Background

An appeal was made by H2land against the refusal to grant permission for residential development of 32 dwellings at Garden Mill, Derby Road, Kingsbridge.

In allowing the appeal and granting permission the Inspector gave consideration to four main issues.

  • The effect on a Grade II listed building
  • The design of the scheme
  • Whether the scheme makes adequate provision for affordable housing, education and open space facilities
  • The effect on South Devon Area of Outstanding Natural Beauty

Buttville House

The site is located to the south-west of the listed building. The site is enclosed by vegetation and trees along Derby Road. The appellant proposed to retain and supplement the trees and vegetation at the north-east of the site which is closest to the listed building in order to screen the development. It was acknowledged that views of the site from the garden of Buttville House is less enclosed by vegetation than at the point closer to the listed building, Derby Road would retain its essentially rural character and thus the immediate setting of the house and garden would be little changed. Furthermore, changes to the landscape would be confined to the south beyond Derby Road – the sylvan character would be retained. The Inspector considered that the relationship of the listed building to its gardens and surroundings would not be harmfully eroded. It was decided that with effective landscaping, the development has the capacity to preserve the setting of the listed building and its heritage significance. As such, no conflict was identified with Policy DP6 of the Development Policies Development Plan Document 2010 (DPD).

Design

The site forms part of allocated site K4 with an allocation for up to 50 dwellings. This includes the Garden Mill industrial estate and Buttville House. As the land within K4 is in multiple ownership, a co-ordinated approach was considered difficult. No evidence was put forth to show that the site inhibits or prevents future development, north of Derby road. The Inspector decided that the absence of an allocated site wide development strategy was not a reason to resist development and on the evidence before provided no basis on which to conclude that the proposal would prejudice development of K4 as a whole.

The Inspector further note that “the mix of these house types on a relatively small site is unconventional and there is a wide disparity between the low density of the green roof houses and the very high density of the terraces.  There is no evidence to suggest however that the design of the lower density housing has impacted on the quality of the design and layout of other parts of the site.  Rather the design overall appears to respond principally to the slope, but also to adjoining development including the setting of Buttville House (considered above) and the nature and layout of the existing houses to the south”. She concluded that there was nothing intrinsically fundamentally wrong in the design of the various elements and the scheme as a whole would express a clear design strategy and an overall legible coherence. In terms of affordable housing, the scheme made a provision of 12.5% whilst policies AH1 and AH2 sets a target of 55% on allocated sites. However, the viability assessment produced by the appellant was agreed with the Council.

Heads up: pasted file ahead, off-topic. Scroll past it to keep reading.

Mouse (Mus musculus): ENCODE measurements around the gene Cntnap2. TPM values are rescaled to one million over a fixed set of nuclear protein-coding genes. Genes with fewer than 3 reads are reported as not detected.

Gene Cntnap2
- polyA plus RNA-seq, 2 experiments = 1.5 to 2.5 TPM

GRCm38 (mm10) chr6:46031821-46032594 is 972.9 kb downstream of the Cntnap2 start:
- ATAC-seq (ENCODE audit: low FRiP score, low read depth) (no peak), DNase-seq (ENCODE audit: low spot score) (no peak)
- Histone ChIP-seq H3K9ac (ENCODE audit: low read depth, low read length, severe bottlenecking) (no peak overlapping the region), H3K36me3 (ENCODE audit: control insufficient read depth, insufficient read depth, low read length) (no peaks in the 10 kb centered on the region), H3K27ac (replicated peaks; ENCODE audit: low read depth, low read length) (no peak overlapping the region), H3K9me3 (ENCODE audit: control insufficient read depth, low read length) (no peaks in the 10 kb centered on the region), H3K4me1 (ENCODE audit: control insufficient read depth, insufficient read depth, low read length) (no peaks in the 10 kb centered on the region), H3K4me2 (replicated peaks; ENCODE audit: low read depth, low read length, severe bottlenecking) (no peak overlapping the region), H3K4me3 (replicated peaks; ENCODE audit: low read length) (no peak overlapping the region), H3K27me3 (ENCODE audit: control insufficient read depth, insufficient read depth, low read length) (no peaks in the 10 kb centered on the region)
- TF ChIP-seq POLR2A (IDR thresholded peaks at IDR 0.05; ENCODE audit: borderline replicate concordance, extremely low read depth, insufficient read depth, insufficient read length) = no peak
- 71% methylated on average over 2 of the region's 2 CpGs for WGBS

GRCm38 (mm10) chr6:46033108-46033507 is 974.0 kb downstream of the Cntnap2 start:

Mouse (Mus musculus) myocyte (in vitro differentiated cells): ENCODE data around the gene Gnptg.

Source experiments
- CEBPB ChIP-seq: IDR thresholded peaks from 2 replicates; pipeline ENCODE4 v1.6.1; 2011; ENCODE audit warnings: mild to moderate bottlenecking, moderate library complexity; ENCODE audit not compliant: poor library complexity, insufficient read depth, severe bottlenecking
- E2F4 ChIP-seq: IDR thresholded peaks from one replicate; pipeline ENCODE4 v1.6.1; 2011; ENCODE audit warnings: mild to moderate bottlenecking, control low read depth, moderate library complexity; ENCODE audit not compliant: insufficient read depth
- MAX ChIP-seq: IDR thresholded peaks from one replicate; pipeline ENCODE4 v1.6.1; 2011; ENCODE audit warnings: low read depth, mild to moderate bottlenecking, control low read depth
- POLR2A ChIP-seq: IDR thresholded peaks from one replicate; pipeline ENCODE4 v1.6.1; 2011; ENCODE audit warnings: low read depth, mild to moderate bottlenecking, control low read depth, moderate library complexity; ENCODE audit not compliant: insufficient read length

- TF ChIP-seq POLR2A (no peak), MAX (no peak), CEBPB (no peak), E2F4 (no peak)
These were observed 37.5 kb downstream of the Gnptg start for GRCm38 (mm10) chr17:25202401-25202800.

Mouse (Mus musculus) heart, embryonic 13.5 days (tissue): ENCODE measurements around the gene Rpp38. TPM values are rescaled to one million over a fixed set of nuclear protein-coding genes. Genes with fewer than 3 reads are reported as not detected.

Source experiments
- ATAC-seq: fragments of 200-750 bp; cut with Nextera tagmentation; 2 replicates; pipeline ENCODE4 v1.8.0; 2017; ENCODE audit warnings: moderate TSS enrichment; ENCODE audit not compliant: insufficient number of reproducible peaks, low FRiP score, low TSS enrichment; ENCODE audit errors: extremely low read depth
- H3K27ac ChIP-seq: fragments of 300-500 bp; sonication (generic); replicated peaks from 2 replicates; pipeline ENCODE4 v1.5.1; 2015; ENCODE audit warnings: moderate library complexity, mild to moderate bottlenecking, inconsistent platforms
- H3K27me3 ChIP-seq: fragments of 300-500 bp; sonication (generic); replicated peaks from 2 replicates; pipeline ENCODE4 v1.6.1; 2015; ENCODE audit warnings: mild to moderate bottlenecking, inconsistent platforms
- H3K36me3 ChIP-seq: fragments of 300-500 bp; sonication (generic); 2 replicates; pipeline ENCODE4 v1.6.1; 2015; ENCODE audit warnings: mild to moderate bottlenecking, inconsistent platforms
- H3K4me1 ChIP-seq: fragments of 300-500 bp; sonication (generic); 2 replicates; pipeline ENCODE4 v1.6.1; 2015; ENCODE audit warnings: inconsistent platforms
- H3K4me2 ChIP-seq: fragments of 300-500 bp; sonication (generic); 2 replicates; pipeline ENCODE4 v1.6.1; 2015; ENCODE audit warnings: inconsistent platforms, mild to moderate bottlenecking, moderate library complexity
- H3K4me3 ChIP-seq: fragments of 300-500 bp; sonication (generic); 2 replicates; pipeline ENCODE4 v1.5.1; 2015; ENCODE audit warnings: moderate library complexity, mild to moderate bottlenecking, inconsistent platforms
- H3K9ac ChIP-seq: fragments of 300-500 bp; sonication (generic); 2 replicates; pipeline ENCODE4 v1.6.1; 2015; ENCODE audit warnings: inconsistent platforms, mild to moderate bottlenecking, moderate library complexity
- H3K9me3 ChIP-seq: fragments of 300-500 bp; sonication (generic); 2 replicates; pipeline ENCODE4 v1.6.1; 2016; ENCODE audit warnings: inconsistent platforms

With respect to education and open space facilities, the Council sought an education contribution of £87,556.80 and an Open Space contribution of £29,260.  No provision is made for either of these within the submitted planning obligations.  The Inspector noted that the Council was unable to identify what any sums collected would be spent on. The Council further sought a financial contribution of £380 per resident towards the increase or improvement of the sports facilities at the Recreation Ground. The officer’s report however noted that recreational facilities are in place and equipped to a reasonable extent at present.  The Inspector decided that such a contribution would fail to meet the tests of being necessary to make the development acceptable in planning terms or be fairly and reasonably related in scale and kind to the development. In light of this, it was concluded that the failure to make these contributions do not weigh against the proposal.

AONB